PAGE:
Sun Exposure as a Risk Factor for Nuclear Cataract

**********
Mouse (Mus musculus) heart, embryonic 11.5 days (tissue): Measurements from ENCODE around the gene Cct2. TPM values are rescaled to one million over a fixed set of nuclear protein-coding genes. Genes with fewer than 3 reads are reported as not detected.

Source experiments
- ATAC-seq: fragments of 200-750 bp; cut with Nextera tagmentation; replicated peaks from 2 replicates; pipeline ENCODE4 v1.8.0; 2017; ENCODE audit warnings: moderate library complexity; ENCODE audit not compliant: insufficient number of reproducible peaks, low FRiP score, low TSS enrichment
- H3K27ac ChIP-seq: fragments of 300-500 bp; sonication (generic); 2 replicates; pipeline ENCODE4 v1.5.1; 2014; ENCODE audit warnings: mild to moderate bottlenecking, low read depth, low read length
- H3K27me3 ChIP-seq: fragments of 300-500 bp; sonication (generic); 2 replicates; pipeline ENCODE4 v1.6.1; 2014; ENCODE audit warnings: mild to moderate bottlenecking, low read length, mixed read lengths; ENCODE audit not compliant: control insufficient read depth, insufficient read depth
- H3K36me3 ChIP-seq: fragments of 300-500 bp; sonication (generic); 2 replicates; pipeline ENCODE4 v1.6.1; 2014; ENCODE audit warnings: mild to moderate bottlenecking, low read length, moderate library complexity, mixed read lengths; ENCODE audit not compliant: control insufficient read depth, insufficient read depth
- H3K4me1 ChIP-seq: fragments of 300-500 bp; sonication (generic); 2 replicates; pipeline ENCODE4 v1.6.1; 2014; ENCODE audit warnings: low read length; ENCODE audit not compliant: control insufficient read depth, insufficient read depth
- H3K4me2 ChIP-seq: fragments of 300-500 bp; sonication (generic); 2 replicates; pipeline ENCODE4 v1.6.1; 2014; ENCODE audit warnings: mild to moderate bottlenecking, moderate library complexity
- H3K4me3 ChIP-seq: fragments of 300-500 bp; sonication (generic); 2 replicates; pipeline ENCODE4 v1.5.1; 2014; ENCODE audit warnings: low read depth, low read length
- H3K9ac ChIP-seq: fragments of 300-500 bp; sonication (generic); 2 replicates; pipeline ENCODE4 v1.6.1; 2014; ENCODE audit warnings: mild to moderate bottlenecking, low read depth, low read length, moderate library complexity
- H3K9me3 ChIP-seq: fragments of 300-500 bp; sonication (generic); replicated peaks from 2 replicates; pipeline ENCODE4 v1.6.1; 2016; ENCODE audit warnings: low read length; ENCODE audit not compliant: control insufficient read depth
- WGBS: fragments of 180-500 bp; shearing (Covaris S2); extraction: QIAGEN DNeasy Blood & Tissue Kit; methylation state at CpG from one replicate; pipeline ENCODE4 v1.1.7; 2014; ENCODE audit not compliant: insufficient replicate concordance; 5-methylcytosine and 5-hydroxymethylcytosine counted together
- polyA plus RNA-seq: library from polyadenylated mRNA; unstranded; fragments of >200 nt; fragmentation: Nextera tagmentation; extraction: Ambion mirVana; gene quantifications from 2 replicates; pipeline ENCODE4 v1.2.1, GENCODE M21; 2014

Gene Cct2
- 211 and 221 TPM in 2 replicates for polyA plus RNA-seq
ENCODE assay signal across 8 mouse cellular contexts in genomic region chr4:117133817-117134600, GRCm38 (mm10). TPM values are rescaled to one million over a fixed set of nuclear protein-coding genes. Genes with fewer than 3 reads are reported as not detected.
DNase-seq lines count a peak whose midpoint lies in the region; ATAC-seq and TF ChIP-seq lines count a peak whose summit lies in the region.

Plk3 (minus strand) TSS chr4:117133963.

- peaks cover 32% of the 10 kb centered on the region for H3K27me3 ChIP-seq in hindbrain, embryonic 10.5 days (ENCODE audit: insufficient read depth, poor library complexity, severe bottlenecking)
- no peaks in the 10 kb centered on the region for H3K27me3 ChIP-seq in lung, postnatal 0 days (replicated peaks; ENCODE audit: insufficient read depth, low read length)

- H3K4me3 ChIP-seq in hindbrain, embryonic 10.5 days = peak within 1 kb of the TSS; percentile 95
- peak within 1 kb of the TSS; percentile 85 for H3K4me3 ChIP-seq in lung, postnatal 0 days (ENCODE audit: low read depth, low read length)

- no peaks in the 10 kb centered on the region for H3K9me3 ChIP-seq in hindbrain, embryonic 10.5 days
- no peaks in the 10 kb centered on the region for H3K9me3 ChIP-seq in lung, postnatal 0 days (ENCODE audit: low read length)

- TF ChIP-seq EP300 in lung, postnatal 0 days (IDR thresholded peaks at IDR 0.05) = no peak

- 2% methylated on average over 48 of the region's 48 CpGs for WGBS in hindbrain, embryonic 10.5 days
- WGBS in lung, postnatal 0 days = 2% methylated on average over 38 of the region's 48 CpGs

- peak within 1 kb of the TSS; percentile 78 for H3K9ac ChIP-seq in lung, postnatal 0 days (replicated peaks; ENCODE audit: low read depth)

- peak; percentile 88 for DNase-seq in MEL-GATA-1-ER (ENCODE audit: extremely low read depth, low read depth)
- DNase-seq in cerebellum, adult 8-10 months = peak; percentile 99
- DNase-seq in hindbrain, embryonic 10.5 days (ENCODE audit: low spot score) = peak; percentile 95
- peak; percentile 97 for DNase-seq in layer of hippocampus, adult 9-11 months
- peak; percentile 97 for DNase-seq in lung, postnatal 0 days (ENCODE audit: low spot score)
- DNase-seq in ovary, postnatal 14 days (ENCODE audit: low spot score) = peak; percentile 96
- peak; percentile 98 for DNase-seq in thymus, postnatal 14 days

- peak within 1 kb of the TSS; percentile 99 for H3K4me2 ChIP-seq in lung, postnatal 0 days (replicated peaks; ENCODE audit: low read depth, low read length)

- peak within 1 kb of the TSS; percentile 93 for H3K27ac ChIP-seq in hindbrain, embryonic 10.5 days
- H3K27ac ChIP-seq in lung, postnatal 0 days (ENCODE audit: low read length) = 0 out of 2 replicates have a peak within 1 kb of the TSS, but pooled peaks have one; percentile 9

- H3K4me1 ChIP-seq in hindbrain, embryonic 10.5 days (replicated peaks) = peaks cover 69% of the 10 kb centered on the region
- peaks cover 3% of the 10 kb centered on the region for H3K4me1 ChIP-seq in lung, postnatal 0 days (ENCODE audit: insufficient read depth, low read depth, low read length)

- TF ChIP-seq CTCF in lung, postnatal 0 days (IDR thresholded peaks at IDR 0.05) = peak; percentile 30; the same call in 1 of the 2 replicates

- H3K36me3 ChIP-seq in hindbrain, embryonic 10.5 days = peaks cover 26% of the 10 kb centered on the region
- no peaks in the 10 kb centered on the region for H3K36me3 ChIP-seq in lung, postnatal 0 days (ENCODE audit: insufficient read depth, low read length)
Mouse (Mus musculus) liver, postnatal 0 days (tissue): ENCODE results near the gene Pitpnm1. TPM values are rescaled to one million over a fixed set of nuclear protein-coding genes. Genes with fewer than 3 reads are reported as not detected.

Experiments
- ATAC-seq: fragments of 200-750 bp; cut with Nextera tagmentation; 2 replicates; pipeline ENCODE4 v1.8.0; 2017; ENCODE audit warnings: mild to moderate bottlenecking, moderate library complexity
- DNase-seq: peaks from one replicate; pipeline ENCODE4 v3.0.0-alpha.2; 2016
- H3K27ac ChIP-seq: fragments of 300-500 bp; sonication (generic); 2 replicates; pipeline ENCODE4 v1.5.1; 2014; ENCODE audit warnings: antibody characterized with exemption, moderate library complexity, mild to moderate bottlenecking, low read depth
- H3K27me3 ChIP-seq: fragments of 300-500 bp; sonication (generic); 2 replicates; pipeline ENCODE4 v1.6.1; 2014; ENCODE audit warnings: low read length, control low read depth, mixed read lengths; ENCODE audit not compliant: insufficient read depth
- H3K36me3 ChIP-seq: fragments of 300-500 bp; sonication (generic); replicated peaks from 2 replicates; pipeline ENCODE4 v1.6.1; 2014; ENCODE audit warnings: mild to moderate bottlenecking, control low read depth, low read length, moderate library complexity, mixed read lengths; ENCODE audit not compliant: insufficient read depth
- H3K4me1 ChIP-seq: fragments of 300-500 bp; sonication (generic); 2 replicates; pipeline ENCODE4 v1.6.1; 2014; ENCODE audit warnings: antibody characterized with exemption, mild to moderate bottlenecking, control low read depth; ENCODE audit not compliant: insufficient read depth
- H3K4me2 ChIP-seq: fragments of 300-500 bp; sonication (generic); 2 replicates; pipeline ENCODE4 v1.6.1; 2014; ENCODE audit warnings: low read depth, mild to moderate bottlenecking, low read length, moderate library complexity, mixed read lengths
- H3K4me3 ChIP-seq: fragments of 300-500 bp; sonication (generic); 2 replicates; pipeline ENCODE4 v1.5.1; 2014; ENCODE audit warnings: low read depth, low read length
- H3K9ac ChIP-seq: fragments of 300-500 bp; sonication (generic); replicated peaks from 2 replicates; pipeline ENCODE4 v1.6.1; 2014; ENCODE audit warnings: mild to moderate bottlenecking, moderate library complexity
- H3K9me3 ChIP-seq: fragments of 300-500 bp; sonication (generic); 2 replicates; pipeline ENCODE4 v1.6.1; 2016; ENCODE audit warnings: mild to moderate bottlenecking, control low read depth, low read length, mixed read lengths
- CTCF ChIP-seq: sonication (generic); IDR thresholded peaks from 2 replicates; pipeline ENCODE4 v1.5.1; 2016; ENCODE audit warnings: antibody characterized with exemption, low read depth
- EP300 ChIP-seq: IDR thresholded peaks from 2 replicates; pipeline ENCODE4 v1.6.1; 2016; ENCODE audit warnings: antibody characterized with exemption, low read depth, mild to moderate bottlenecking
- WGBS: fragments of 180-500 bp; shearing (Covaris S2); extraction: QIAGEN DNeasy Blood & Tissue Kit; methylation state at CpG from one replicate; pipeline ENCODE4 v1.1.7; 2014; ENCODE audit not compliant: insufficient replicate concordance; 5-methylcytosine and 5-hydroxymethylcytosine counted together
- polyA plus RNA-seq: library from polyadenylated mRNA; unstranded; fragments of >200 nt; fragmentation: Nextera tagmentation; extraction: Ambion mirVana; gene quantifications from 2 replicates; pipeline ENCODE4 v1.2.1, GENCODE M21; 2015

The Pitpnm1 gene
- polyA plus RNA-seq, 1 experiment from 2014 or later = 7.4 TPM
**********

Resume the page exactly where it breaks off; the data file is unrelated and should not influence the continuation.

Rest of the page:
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Background:Cataracts are the leading cause of blindness and visual impairment throughout the world. An association of sun exposure with cortical cataract has been well established, but the association with nuclear cataract remains unclear.Methods:This case-control study was nested within the Nambour (Australia) Trial of Skin Cancer Prevention conducted between 1992 and 1996. We compared 195 cases who had a nuclear opacity of grade 2.0 or greater with 159 controls. Structured questionnaires were used to ascertain lifetime sun exposure history, eyeglasses and sunglasses use, and potentially confounding variables such as education and smoking.Results:There was a strong positive association of occupational sun exposure between the ages of 20 and 29 years with nuclear cataract (odds ratio = 5.9; 95% confidence interval = 2.1–17.1). Exposure later in life resulted in weaker associations. Wearing sunglasses, particularly during these early years, afforded some protective effect.Conclusions:This study provides new evidence to support a link between sun exposure and nuclear cataract. Risk was highest among those with high sun exposure at younger ages.

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